Look for ghost signs this Halloween

Look for ghost signs this Halloween

SHUTTERED: It’s been a long time since the Casa de lod Fideos sold pasta Photo credit: Linda Hall

FEW remember that Halloween is shorthand for All Hallows Eve, the day before All Saints on November 1.

But not to worry, it’s another chance for young and old to indulge in simulated terror and ghouls from the afterlife.

Nevertheless there is another kind of afterlife haunting the streets and over this coming Halloween weekend, Historic England is asking the public to assist in recording the “ghost signs” still visible on buildings throughout the country.

The association sponsored by Britain’s Department for Culture, Media and Sport hopes to compile an online map of the advertising signs, some of which remain from the late 19th century and others that were still being put up during the 20th.

That’s as far as England is concerned but ghost signs are here in Spain too, although to date no official or unofficial body has shown interest in tracking them down.

Obviously there are slim pickings along the tourist Costas, but they are few and far between even in the old quarters of inland towns cities like Xativa (Valencia) for instance, where so much has been obliterated by makeovers and gentrification.

The city – bisected by part of the Via Augusta,  home to Europe’s first paper factory and  the birthplace of two Borgia popes – has the second-largest Casco Antiguo in the Valencian Community.  At its heart is a network of streets leading off the Plaza del Mercado which have been commercially active since the 13th century.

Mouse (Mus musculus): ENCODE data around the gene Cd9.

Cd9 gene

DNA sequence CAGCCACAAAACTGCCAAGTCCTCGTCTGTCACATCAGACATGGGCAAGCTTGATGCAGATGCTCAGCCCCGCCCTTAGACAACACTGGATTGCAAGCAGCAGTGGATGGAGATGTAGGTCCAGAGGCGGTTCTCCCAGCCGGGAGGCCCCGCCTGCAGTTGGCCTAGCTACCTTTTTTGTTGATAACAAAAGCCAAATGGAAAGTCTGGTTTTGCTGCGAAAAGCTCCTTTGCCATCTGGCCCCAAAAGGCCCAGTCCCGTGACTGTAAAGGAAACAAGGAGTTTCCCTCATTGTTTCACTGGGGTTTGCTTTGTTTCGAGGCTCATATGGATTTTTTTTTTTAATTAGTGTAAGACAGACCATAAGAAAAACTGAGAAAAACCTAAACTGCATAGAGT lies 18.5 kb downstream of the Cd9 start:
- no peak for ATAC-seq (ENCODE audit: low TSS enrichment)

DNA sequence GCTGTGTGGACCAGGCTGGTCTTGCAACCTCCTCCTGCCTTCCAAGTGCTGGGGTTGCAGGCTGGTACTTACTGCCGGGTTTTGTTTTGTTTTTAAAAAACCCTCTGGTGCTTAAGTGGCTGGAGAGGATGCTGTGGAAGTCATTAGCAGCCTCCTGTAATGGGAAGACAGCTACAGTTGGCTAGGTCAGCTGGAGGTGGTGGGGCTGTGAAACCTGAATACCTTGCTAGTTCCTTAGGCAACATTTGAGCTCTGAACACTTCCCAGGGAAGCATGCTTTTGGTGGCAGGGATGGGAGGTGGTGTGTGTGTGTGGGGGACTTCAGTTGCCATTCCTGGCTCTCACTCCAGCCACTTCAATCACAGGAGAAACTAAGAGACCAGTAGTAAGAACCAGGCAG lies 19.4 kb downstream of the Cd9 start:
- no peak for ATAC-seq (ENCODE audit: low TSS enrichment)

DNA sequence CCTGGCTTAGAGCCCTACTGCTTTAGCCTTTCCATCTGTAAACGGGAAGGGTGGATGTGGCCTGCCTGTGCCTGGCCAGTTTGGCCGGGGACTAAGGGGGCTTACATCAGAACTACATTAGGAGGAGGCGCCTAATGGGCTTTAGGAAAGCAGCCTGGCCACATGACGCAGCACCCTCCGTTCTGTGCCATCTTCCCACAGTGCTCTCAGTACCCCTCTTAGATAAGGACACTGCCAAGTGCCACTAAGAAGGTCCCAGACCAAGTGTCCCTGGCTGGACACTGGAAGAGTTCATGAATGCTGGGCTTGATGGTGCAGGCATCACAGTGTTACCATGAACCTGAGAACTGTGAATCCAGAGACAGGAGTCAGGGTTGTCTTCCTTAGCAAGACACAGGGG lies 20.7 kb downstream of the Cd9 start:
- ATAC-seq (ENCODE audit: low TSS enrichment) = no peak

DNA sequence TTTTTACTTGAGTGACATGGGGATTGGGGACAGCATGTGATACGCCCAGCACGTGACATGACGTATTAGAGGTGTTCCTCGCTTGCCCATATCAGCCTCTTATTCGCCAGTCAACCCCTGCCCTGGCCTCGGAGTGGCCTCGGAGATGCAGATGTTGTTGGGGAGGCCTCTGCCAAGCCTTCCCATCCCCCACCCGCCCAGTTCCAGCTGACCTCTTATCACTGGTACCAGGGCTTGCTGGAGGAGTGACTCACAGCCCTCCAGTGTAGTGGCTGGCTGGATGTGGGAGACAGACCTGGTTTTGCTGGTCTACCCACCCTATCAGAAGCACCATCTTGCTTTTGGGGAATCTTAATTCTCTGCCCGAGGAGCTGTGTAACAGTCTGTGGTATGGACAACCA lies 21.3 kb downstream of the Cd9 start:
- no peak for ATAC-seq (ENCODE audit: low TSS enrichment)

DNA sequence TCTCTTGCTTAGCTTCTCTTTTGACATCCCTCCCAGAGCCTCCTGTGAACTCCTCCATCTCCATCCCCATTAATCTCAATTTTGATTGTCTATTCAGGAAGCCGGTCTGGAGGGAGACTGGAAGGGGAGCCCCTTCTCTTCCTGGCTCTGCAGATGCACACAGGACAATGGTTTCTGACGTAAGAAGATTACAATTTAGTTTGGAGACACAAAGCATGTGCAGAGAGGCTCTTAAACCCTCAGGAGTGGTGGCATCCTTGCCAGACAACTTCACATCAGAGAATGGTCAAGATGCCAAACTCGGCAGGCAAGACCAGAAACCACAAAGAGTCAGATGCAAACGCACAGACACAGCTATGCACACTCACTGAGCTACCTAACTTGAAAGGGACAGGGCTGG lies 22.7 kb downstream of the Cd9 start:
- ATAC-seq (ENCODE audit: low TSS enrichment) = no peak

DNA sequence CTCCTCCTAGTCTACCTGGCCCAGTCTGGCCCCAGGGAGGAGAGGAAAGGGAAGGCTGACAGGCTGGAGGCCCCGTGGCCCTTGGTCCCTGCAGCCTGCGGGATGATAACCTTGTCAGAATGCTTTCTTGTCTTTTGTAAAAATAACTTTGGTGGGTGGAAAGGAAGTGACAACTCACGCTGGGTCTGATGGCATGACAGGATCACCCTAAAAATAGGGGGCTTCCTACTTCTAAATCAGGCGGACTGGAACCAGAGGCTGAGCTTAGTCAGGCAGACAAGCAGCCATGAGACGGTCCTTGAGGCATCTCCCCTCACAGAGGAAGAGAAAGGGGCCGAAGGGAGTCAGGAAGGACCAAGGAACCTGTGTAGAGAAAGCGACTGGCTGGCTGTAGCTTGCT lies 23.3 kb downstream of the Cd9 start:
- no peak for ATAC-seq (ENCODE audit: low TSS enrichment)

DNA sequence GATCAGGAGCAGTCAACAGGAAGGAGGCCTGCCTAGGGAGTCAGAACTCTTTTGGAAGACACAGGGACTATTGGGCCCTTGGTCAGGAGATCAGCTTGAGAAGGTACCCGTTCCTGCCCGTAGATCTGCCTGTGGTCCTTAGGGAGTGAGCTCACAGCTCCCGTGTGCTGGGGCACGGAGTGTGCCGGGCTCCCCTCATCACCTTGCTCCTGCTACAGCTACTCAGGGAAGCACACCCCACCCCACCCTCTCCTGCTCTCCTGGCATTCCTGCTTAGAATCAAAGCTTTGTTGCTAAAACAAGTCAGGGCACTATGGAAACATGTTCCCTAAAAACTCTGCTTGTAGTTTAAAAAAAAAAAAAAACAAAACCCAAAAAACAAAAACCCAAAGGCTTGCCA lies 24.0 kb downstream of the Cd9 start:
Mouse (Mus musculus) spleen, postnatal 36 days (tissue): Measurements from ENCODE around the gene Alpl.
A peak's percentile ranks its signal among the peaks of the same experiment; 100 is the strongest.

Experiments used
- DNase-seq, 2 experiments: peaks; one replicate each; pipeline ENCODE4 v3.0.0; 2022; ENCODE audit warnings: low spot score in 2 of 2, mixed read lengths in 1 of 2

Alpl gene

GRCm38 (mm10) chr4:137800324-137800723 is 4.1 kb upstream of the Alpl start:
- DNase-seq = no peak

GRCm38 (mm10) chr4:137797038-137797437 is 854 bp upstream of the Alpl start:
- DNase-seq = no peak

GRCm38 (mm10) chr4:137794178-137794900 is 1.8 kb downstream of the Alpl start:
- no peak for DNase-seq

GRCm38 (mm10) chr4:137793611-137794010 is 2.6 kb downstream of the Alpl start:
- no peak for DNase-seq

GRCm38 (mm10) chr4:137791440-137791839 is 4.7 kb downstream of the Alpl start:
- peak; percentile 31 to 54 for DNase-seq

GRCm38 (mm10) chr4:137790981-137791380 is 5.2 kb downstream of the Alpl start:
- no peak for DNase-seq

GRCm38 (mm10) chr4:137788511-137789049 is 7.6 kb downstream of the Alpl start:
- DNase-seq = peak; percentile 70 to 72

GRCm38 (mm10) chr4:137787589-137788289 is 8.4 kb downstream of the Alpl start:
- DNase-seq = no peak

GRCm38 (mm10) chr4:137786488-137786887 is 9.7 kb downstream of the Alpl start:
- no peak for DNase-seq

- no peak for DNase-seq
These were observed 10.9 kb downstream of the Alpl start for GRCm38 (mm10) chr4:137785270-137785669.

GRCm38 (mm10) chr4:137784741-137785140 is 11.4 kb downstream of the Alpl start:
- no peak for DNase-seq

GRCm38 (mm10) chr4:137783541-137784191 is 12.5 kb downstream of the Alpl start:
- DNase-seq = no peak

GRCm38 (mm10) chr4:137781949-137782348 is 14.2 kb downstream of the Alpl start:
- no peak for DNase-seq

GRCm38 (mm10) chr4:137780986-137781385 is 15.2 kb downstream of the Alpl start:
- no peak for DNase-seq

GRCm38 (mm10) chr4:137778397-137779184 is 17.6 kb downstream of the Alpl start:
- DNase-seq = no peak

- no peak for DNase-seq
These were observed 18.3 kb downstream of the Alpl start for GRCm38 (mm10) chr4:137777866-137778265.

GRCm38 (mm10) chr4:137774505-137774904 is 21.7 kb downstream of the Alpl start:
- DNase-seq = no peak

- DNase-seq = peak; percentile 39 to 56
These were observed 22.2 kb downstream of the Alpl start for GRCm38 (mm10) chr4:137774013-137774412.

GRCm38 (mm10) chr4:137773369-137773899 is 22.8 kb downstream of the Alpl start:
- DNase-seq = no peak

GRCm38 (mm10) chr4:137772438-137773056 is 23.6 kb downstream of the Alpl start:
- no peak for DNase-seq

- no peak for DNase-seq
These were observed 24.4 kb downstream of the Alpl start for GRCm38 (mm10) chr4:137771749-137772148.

To an extent they are still active, but many of the former shops that line the narrow, mediaeval streets are either empty and shuttered or have been turned into bars.

But look hard and it’s still possible to find a ghost sign here and there.  Like the painted façade of La Casa de los Fideos, which once sold all shapes and sizes of pasta, as well as garbanzos (chickpeas) and legumbres (pulses).

A closer look reveals that the proprietor was one Alfonso Ordoñez, although whatever was written above his name is now illegible.

A sign of the times when most of us choose supermarkets, not corner shops to buy pasta. But a ghost sign, too, in a street where people shopped for nine hundred years.

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Written by

Linda Hall

Originally from the UK, Linda is based in Valenca and is a reporter for The Euro Weekly News covering local news. Got a news story you want to share? Then get in touch at editorial@euroweeklynews.com.